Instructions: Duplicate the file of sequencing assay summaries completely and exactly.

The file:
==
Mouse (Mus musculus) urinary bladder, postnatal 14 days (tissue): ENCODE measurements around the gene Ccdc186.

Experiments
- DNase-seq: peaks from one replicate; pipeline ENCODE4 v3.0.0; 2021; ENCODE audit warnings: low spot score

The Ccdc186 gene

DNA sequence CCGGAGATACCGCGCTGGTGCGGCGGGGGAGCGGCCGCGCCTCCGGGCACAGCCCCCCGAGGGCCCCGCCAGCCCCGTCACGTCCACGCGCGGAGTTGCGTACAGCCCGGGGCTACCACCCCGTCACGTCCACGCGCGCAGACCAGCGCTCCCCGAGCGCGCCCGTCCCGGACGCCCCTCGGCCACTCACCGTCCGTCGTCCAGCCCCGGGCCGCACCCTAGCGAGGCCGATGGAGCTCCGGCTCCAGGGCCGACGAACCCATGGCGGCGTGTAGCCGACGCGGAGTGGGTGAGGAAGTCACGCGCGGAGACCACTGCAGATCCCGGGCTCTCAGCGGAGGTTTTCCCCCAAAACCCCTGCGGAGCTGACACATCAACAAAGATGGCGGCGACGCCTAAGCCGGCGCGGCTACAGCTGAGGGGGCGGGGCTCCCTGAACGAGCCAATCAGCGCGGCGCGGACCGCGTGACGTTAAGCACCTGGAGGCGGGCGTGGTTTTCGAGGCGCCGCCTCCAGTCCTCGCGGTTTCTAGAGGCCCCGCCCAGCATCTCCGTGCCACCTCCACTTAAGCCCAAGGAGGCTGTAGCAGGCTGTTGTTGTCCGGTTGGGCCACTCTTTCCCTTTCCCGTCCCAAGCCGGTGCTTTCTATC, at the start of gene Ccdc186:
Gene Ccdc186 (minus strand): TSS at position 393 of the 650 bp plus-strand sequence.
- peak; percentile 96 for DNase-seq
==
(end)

Mouse (Mus musculus) urinary bladder, postnatal 14 days (tissue): ENCODE measurements around the gene Ccdc186.

Experiments
- DNase-seq: peaks from one replicate; pipeline ENCODE4 v3.0.0; 2021; ENCODE audit warnings: low spot score

The Ccdc186 gene

DNA sequence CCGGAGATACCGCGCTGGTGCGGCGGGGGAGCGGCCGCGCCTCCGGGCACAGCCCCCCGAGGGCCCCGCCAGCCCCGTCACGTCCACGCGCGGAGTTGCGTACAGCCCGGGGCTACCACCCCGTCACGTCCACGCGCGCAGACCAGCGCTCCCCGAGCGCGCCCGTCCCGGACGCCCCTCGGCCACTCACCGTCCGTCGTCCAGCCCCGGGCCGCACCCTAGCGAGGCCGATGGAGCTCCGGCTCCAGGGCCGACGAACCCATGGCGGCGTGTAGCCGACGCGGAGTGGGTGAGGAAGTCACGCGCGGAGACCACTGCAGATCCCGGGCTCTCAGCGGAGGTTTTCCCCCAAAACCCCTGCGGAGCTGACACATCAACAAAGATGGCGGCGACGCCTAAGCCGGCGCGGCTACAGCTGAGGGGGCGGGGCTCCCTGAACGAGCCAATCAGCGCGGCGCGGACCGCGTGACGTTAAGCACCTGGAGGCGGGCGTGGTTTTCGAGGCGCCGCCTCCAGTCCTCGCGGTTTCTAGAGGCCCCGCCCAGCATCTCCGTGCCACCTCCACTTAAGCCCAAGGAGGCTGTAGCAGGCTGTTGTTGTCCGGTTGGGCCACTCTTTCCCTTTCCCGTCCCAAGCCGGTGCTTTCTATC, at the start of gene Ccdc186:
Gene Ccdc186 (minus strand): TSS at position 393 of the 650 bp plus-strand sequence.
- peak; percentile 96 for DNase-seq